"Suddenly" was written specifically for the big-screen adaptation of Les Misérables.
“Suddenly” was written specifically for the big-screen adaptation of Les Misérables.

Over a year passed since the first meeting, and by this time, Hooper had won the Oscar for The King’s Speech. “I felt mightily relieved when Tom still wanted to do Les Misérables,” says Mackintosh. “We all met in New York, and Tom saw the chemistry between Alain, Claude-Michel, and myself—we go back 30 years.” This meeting inspired Hooper to pull the dialogue from the film, even though Nicholson’s adaptation had moved him to tears, and instead, do a complete version of the musical.
“Everyone was quite excited to go the braver route of honoring the way the musical was created,” says Hooper. “Musicals are a great game of consequence, of cause and effect, and so much would have to be thrown away to do it in a split form—you might risk losing the very thing that made it a success.”
Hooper put the original team to work modifying the score and composing a new song, “Suddenly.” “I don’t think Claude-Michel and Alain expected to be so involved,” says Hooper. “It was so exciting to realize I was literally re-creating the conditions under which the original creators are reunited. Fans would see that any changes had been done with the original creators’ input.”
The entire team was involved in all casting decisions as well, which included rigorous auditions for every actor. “Almost everyone cast was from the theater,” explains Mackintosh. “I had seen Sacha (Baron Cohen) and Helena (Bonham Carter) in Sweeney Todd, Hugh (Jackman) and I did Oklahoma!, and Russell (Crowe) I knew from when he left grammar school, and I saw him in musicals in Australia. I’d known Anne (Hathaway) personally for many years, and knew she was born into Les Mis [Ed. note: Her mother had performed the role of Fantine]. What Tom needed were people who were so comfortable in singing that they could reinterpret the songs with acting. This wouldn’t have worked with just straight actors.”

A sketch of the factory where Fantine (Anne Hathaway) works for Jean Valjean (Hugh Jackman) in Les Misérables.
A sketch of the factory where Fantine (Anne Hathaway) works for Jean Valjean (Hugh Jackman) in Les Misérables.

For Mackintosh, the most challenging aspect was finding the balance between heightened drama, while still preserving authenticity. “It needed to seem real but with an element of style,” he says. “The style had to be similar to that of the musical, where we’re gliding in and out of spoken word and singing so seamlessly that you don’t realize they’re singing most of the time. Cinema is a medium of realism, and we had to find our brand of realism.” At one point, it was suggested to do the film in 3D, but Mackintosh vetoed that. “I felt it was already in 3D—we didn’t have to impose it.”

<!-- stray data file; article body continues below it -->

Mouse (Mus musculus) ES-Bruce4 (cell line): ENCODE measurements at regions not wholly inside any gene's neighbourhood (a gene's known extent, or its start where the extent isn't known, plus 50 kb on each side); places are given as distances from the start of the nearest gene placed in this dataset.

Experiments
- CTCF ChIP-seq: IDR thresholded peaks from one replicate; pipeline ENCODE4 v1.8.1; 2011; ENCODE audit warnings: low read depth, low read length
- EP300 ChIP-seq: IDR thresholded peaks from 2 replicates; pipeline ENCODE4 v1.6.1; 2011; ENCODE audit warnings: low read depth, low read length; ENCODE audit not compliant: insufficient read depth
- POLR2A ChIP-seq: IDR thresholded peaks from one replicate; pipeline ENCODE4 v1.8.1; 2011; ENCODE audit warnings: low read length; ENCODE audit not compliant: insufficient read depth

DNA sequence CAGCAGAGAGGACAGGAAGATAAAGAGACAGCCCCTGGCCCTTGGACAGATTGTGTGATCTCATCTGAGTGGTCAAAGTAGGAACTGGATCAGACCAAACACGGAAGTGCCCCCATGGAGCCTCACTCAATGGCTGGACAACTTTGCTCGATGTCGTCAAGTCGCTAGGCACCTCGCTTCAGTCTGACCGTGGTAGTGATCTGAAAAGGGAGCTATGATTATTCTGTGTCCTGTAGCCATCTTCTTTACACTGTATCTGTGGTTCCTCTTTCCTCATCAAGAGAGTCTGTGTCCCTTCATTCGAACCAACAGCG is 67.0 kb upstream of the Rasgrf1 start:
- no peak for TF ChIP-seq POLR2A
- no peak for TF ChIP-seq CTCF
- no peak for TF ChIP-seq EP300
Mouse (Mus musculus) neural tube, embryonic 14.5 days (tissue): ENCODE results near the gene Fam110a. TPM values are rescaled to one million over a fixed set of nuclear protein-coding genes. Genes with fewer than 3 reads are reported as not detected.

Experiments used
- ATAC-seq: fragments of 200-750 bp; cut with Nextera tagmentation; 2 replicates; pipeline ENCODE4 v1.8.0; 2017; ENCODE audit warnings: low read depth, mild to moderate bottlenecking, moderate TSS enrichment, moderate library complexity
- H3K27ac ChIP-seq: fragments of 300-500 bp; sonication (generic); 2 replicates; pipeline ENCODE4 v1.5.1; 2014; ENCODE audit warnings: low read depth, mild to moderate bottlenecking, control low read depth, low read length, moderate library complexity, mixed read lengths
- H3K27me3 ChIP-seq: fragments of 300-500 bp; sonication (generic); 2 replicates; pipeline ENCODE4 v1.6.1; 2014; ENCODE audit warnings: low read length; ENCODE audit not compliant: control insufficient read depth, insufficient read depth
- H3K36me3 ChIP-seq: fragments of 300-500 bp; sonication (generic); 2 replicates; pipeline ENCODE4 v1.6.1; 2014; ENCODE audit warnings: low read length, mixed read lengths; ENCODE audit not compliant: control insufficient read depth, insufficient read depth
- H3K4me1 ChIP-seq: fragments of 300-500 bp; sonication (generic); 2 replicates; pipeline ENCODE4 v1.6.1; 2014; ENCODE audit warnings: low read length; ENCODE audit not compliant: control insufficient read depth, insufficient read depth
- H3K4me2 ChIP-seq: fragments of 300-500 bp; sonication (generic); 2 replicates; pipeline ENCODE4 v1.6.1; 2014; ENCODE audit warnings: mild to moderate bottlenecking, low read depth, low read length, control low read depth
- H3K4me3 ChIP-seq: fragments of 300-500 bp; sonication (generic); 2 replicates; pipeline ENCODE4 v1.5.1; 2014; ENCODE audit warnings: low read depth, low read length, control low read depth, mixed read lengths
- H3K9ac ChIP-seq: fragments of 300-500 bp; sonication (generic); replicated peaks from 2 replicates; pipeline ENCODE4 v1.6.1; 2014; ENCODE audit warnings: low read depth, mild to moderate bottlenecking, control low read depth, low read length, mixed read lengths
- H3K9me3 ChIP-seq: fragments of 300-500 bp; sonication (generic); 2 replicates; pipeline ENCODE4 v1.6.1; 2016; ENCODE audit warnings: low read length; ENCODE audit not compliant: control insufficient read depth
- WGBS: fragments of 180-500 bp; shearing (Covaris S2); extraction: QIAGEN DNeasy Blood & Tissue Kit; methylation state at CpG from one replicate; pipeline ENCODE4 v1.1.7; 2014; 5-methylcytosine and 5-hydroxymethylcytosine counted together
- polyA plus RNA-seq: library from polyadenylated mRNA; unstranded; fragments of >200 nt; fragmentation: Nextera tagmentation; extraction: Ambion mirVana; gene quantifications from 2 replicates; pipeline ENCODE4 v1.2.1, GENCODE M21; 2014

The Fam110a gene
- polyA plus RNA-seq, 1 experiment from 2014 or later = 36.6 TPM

The live singing posed significant technical challenges, and each department had to work carefully together, creating, for example, costumes that didn’t rustle and floorboards that didn’t make any sound. “Nobody had done this before,” explains Schönberg, “and each department had to have the best people to make it work: The best musicians, the best conductor, to put music on the voices, it must be perfectly in sync.”
After several weeks of rehearsals, the 12-week shoot commenced, filming in historical locations throughout France and England and at Pinewood Studios outside of London.
The entire cast went through the ringer—almost literally in some scenes, with water from the cold Portsmouth channel pouring in over them. “The actors I chose were the kind who come unbelievably prepared,” says Hooper. “By the time we got to the shoot, they had already done more than I’d asked them to. They were conscientious, incredibly sensible, and lived like monks, or at least like opera singers. I promise you, it’s not anywhere near easy what they’ve done.”
The cast also benefitted by having the original team on set. “It was such a treat for us because Alain and Claude-Michel were there every day,” says Eddie Redmayne, who plays Marius, “and you got to ask them where something came from, or, if you did a reinterpretation of something, ‘Do you think that holds?’ ” Colm Wilkinson, who originated the role of Valjean both in London and on Broadway, had a cameo playing the kindly bishop, and many of the smaller roles went to actors from various companies of the musical.
“It was an amazing amalgam of brilliant people I was exposed to on Tom’s team, and my rehearsal team from the theater was there, and we worked in tandem,” says Mackintosh, who had joint final cut with Hooper and Fellner on the $61 million film. “It was a collaboration and couldn’t have been any other way. It was the best way.”